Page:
A culture of tolerance can be a binding force
Much against the widespread impression that was sought to be created when independent legislator Engineer Rashid hosted a beef party to defy the ban and prohibition, the fact is that most Kashmiri Muslims do not eat beef.analysis Updated: Nov 03, 2015 22:54 IST
Apart from its scenic and strategic geography and Article 370, Kashmir, till 1990, also had the unique distinction of cultural tolerance. Much against the widespread impression that was sought to be created when independent legislator Engineer Rashid hosted a beef party to defy the ban and prohibition, the fact is that most Kashmiri Muslims do not eat beef.
No wonder Rashid reportedly served mutton at his ‘beef party’, apparently knowing well that not many people would eat beef, which would have defeated his purpose of making a religio-political statement.
Having lived in Kashmir for 19 years, until being forced out during the onset of the Islamic insurgency in 1990, I can say that Kashmiri Muslims, despite being in an overwhelming majority, had due respect for the minority sentiments (in Kashmir, as also in the state of Jammu and Kashmir, the Muslims are in a majority).
Beef never made it to the routine course. It was consumed, that too rarely, during marriages or Id-ul-Azha. Only the marginalised and underprivileged sections of society would slaughter a calf or two on occasions as they could not afford either sheep or lamb.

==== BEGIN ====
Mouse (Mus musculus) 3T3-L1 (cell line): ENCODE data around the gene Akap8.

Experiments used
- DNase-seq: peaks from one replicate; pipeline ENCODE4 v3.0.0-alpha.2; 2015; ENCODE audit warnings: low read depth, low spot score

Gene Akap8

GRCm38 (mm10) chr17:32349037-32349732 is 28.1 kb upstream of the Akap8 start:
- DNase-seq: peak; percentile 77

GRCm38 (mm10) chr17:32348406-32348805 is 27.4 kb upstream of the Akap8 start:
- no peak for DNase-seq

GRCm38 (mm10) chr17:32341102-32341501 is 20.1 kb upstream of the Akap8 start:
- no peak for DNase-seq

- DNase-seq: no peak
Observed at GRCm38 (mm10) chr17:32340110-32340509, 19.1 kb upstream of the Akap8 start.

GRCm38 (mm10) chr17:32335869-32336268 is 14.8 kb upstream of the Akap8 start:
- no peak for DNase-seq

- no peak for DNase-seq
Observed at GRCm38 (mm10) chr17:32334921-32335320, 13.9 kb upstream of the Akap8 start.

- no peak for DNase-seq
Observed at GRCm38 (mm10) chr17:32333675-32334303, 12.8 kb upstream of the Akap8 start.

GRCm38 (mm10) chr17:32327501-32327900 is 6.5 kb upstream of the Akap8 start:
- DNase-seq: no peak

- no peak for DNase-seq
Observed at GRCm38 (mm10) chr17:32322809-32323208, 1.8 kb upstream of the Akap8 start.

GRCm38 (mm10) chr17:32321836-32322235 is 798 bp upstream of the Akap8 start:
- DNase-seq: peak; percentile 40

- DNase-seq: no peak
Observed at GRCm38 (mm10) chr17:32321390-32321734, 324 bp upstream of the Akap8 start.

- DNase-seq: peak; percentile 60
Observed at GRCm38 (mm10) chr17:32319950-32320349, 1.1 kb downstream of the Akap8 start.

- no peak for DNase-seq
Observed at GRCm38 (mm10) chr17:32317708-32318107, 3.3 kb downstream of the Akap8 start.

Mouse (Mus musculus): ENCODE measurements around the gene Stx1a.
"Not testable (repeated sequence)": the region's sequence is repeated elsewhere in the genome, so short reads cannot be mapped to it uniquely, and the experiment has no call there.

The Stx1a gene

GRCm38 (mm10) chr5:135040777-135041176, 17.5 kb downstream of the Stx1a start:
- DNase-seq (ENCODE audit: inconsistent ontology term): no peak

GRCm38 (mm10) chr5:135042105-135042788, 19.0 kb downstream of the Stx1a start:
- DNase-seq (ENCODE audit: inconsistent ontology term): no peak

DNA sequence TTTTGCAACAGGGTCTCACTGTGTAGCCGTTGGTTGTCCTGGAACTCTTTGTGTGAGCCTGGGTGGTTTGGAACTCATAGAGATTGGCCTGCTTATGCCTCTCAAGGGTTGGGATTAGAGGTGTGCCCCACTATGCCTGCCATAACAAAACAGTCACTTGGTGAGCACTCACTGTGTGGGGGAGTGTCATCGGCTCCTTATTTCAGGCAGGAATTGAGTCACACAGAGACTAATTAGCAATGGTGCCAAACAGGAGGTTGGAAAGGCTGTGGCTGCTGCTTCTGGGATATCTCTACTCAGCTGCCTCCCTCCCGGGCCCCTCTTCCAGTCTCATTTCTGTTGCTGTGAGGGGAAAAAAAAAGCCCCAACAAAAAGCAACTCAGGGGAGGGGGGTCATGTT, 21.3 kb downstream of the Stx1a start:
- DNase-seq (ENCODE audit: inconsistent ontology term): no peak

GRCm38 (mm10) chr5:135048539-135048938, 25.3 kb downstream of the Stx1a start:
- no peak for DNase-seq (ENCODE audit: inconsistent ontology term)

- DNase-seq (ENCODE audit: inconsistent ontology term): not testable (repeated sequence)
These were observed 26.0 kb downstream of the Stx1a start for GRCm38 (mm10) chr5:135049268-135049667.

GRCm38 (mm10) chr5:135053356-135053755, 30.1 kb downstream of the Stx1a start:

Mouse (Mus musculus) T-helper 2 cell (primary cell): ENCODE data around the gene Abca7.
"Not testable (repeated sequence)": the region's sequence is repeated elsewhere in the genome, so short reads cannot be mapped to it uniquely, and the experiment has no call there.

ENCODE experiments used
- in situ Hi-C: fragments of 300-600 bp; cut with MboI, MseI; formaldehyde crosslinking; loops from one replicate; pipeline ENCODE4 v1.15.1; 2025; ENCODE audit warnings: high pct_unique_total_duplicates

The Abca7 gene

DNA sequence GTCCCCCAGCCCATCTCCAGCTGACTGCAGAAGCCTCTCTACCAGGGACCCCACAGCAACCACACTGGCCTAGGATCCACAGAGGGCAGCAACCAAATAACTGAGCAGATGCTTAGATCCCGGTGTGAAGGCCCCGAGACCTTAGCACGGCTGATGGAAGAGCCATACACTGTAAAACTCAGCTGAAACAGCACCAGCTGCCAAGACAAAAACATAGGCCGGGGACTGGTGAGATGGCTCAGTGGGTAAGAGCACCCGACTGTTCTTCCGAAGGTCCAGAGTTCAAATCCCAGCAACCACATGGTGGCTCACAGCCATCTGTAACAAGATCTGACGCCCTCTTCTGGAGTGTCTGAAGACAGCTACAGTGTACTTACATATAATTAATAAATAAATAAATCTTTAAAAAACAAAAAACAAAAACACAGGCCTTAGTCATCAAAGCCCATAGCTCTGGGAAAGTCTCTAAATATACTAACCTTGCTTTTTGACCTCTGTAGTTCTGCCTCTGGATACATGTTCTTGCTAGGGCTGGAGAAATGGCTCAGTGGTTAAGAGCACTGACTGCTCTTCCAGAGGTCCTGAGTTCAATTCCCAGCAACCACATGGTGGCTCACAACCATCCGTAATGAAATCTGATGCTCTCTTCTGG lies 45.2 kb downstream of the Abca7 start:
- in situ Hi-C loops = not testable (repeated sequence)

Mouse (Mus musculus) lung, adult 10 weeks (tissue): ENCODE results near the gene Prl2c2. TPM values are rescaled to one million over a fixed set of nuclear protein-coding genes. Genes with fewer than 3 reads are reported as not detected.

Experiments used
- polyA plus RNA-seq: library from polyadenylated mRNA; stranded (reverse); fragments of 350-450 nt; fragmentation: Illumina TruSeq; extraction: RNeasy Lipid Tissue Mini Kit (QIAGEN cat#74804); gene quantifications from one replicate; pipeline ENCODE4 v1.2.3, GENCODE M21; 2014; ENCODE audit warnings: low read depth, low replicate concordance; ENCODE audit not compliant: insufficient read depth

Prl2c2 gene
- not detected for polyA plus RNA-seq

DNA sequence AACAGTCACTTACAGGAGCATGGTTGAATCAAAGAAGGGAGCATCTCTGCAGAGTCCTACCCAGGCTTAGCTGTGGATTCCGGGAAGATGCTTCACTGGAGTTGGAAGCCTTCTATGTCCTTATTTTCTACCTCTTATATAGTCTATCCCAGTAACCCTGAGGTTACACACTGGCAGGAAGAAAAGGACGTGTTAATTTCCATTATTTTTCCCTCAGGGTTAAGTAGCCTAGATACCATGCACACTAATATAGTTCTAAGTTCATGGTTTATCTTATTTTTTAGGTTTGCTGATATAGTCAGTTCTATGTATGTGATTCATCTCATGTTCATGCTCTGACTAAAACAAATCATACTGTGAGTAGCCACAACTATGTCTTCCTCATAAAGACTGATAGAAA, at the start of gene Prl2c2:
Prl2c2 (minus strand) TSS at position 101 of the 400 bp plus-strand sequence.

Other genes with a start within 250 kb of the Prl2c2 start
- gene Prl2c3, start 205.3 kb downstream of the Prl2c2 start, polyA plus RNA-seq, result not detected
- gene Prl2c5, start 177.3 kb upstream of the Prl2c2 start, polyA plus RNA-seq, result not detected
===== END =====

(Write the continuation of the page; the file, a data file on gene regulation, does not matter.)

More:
In our predominantly Muslim neighbourhood when someone would slaughter a calf, he would do it in a clandestine manner, more out of respect for our sentiments than for fear of the law.
During Muslim marriages, there would be a separate kitchen for the Hindu guests managed by Hindu cooks. And the same practice was followed in Hindu marriages, sometimes, even for a single guest.
Food habits are driven more by culture than religion. This is the reason why not many Kashmiri Muslims eat beef and not many Kashmiri Hindus eat pork, as it was never a part of their culture.
Even now, when Kashmiri society is considered to have been more radicalised, people strongly resist eating beef.
One of my Kashmiri Muslim friends recently refused to eat beef served by a Hindu secularist as he had never eaten beef in his life. The same friend was warned by his mother against eating or bringing beef at home.
Our daily lives are determined more by culture and less by religion. But the moment these roles are reversed and religion is imposed as culture, the entire social edifice threatens to collapse.
Culture, unlike religion, is a binding force, and the culture of tolerance is the strongest at that. This is what Kashmir taught me and it is something I will always remember with nostalgia.
(Vimal Sumbly is a former journalist based in Punjab. The views expressed are personal)